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A Slow Rebound Begins For Local Oil And Gas Service Providers

While the worst appears to be over, experts say this won’t be a quick recovery for the oil industry as a whole.


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The sign at the entrance to Halliburton's North Belt Campus
The sign at the entrance to Halliburton’s North Belt Campus.

Halliburton had a rough second quarter — losing more than $3 billion and cutting 5,000 jobs.

But the Houston-based oil services company still made it through the quarter in better shape than analysts predicted.

Halliburton CEO Dave Lesar says his company was right when it declared at the end of the first quarter that the North American oil rig count had hit bottom.

Now, with the moderate rebound in the price of crude, Lesar says more of Halliburton's exploration and production customers are no longer just trying to survive.

"There is a spring in their step that I didn't see earlier in the year. And in almost every case, they're talking about adding rigs, buying assets, or doing something value accretive. In short, they are getting back to business," Lesar said.

Since February, crude oil prices have rebounded from $28 to around $45 a barrel. Byron Pope with research firm Tudor, Pickering, Holt, and Company says that's good, but not quite good enough for many exploration and production companies.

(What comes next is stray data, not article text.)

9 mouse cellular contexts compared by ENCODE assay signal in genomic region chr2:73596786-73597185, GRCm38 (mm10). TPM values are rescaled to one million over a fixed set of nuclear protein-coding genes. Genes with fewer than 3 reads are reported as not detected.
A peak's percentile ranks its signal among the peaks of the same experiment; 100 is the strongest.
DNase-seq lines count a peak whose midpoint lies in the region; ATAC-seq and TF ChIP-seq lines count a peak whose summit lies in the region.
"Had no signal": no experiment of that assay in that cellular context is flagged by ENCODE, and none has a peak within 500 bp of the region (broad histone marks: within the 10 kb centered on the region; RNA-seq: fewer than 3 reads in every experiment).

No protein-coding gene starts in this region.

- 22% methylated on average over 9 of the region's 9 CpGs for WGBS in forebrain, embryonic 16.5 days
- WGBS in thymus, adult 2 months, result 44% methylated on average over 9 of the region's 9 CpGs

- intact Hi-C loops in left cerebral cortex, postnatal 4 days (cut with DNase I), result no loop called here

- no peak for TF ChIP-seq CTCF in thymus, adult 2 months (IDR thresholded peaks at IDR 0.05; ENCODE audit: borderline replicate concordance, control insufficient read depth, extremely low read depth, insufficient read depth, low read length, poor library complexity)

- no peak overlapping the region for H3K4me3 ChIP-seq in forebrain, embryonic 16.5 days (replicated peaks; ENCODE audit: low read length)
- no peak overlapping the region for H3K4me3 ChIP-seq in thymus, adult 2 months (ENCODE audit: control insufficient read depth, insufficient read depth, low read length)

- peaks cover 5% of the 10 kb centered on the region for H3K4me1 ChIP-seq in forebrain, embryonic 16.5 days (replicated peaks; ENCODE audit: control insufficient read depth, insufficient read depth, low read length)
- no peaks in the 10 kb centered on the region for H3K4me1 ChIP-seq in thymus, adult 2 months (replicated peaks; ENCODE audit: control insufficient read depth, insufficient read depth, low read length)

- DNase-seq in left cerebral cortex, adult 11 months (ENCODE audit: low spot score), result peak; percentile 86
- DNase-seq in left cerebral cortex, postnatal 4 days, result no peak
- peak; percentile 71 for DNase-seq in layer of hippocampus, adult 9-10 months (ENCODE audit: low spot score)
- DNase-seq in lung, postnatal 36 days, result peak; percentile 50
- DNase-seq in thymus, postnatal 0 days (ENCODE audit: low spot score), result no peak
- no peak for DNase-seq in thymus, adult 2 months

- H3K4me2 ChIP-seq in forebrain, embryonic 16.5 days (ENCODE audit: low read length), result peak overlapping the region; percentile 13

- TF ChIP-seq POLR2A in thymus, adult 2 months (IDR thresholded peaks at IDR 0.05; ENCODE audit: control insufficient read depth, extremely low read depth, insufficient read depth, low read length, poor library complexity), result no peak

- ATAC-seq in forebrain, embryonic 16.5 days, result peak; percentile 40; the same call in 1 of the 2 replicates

"Our argument is that, as E&P companies want to go back and put additional crews and rigs back to work, that will have an inflationary impact on their cost structure, which will necessitate a higher crude oil price to make their economics work," Pope said.

According to Pope, at the peak in the fall of 2014, there were 1,900 oil and gas land rigs in the US. Today, Pope says there are only around 400. Pope expects that rig count will double, maybe even triple, by the end of 2018. He predicts that should be enough to give exploration and production companies, and their service providers, more comfortable margins.

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David Pitman

David Pitman

Host & Announcer

David was HPM's local Morning Edition host from 2009 to 2020 — when he was moved to the position of Technical Director of Houston Matters with Craig Cohen, and Town Square with Ernie Manouse. David has extensive public and commercial broadcast journalism and production experience dating back to 1993 –...

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